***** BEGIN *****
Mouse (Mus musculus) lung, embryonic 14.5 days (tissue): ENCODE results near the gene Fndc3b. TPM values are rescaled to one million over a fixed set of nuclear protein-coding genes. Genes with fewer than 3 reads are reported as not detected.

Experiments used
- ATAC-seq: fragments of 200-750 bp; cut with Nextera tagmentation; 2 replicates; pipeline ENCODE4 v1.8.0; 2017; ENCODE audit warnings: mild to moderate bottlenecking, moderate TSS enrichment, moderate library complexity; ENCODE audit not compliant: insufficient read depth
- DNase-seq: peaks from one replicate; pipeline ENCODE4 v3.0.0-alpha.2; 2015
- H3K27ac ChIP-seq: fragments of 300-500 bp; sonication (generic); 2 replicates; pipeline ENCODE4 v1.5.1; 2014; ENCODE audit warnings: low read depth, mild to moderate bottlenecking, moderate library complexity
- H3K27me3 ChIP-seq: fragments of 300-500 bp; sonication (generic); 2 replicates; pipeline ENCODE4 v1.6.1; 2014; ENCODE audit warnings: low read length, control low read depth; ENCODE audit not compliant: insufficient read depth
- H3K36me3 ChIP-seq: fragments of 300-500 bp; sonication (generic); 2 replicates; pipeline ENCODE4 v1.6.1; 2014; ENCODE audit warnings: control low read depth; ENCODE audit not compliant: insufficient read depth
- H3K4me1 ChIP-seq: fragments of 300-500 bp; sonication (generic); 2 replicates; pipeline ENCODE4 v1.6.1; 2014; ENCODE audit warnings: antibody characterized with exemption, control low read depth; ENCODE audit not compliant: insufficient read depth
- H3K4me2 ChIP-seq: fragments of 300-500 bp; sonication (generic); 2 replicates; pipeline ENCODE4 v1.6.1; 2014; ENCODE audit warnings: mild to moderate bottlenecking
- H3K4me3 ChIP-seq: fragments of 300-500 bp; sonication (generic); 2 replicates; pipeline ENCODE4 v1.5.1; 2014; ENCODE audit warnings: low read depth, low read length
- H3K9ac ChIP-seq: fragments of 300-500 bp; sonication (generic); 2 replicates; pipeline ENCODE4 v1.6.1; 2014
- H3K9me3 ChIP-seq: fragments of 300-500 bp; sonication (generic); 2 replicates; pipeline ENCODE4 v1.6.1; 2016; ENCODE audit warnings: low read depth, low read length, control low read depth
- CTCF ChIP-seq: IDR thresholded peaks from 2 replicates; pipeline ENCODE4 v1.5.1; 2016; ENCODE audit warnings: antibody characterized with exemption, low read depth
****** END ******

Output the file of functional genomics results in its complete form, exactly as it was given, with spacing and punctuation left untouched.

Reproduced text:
Mouse (Mus musculus) lung, embryonic 14.5 days (tissue): ENCODE results near the gene Fndc3b. TPM values are rescaled to one million over a fixed set of nuclear protein-coding genes. Genes with fewer than 3 reads are reported as not detected.

Experiments used
- ATAC-seq: fragments of 200-750 bp; cut with Nextera tagmentation; 2 replicates; pipeline ENCODE4 v1.8.0; 2017; ENCODE audit warnings: mild to moderate bottlenecking, moderate TSS enrichment, moderate library complexity; ENCODE audit not compliant: insufficient read depth
- DNase-seq: peaks from one replicate; pipeline ENCODE4 v3.0.0-alpha.2; 2015
- H3K27ac ChIP-seq: fragments of 300-500 bp; sonication (generic); 2 replicates; pipeline ENCODE4 v1.5.1; 2014; ENCODE audit warnings: low read depth, mild to moderate bottlenecking, moderate library complexity
- H3K27me3 ChIP-seq: fragments of 300-500 bp; sonication (generic); 2 replicates; pipeline ENCODE4 v1.6.1; 2014; ENCODE audit warnings: low read length, control low read depth; ENCODE audit not compliant: insufficient read depth
- H3K36me3 ChIP-seq: fragments of 300-500 bp; sonication (generic); 2 replicates; pipeline ENCODE4 v1.6.1; 2014; ENCODE audit warnings: control low read depth; ENCODE audit not compliant: insufficient read depth
- H3K4me1 ChIP-seq: fragments of 300-500 bp; sonication (generic); 2 replicates; pipeline ENCODE4 v1.6.1; 2014; ENCODE audit warnings: antibody characterized with exemption, control low read depth; ENCODE audit not compliant: insufficient read depth
- H3K4me2 ChIP-seq: fragments of 300-500 bp; sonication (generic); 2 replicates; pipeline ENCODE4 v1.6.1; 2014; ENCODE audit warnings: mild to moderate bottlenecking
- H3K4me3 ChIP-seq: fragments of 300-500 bp; sonication (generic); 2 replicates; pipeline ENCODE4 v1.5.1; 2014; ENCODE audit warnings: low read depth, low read length
- H3K9ac ChIP-seq: fragments of 300-500 bp; sonication (generic); 2 replicates; pipeline ENCODE4 v1.6.1; 2014
- H3K9me3 ChIP-seq: fragments of 300-500 bp; sonication (generic); 2 replicates; pipeline ENCODE4 v1.6.1; 2016; ENCODE audit warnings: low read depth, low read length, control low read depth
- CTCF ChIP-seq: IDR thresholded peaks from 2 replicates; pipeline ENCODE4 v1.5.1; 2016; ENCODE audit warnings: antibody characterized with exemption, low read depth